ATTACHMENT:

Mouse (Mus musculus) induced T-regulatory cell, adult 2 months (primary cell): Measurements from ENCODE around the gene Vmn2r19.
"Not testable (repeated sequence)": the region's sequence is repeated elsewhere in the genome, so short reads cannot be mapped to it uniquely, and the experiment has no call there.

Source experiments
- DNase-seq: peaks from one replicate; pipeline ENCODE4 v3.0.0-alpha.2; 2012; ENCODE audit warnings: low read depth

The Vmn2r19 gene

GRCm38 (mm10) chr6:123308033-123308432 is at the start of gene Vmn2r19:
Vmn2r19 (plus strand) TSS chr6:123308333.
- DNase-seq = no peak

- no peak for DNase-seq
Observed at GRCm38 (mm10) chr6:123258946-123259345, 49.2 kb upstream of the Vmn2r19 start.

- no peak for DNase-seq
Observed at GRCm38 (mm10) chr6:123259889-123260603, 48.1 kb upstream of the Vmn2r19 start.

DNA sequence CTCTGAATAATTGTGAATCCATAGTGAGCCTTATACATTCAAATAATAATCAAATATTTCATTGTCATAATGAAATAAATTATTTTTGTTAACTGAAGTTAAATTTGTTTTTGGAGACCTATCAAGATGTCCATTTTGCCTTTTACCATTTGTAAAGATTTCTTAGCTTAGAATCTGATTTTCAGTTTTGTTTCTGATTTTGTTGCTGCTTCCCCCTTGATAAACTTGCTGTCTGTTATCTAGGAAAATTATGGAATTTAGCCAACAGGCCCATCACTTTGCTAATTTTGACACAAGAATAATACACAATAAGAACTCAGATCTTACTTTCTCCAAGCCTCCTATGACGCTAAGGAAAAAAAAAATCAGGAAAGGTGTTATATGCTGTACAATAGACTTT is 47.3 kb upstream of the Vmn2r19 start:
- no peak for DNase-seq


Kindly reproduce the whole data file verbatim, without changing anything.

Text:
Mouse (Mus musculus) induced T-regulatory cell, adult 2 months (primary cell): Measurements from ENCODE around the gene Vmn2r19.
"Not testable (repeated sequence)": the region's sequence is repeated elsewhere in the genome, so short reads cannot be mapped to it uniquely, and the experiment has no call there.

Source experiments
- DNase-seq: peaks from one replicate; pipeline ENCODE4 v3.0.0-alpha.2; 2012; ENCODE audit warnings: low read depth

The Vmn2r19 gene

GRCm38 (mm10) chr6:123308033-123308432 is at the start of gene Vmn2r19:
Vmn2r19 (plus strand) TSS chr6:123308333.
- DNase-seq = no peak

- no peak for DNase-seq
Observed at GRCm38 (mm10) chr6:123258946-123259345, 49.2 kb upstream of the Vmn2r19 start.

- no peak for DNase-seq
Observed at GRCm38 (mm10) chr6:123259889-123260603, 48.1 kb upstream of the Vmn2r19 start.

DNA sequence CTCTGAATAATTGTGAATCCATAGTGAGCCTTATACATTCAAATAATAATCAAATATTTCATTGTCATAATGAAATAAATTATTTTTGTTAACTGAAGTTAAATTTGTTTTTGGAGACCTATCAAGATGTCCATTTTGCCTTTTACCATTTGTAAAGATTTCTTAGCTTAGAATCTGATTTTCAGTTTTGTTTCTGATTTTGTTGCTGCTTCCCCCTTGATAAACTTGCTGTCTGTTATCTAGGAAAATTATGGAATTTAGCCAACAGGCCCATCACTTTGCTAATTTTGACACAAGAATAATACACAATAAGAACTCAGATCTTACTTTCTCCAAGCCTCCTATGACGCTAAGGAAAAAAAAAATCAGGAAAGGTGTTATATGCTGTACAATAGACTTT is 47.3 kb upstream of the Vmn2r19 start:
- no peak for DNase-seq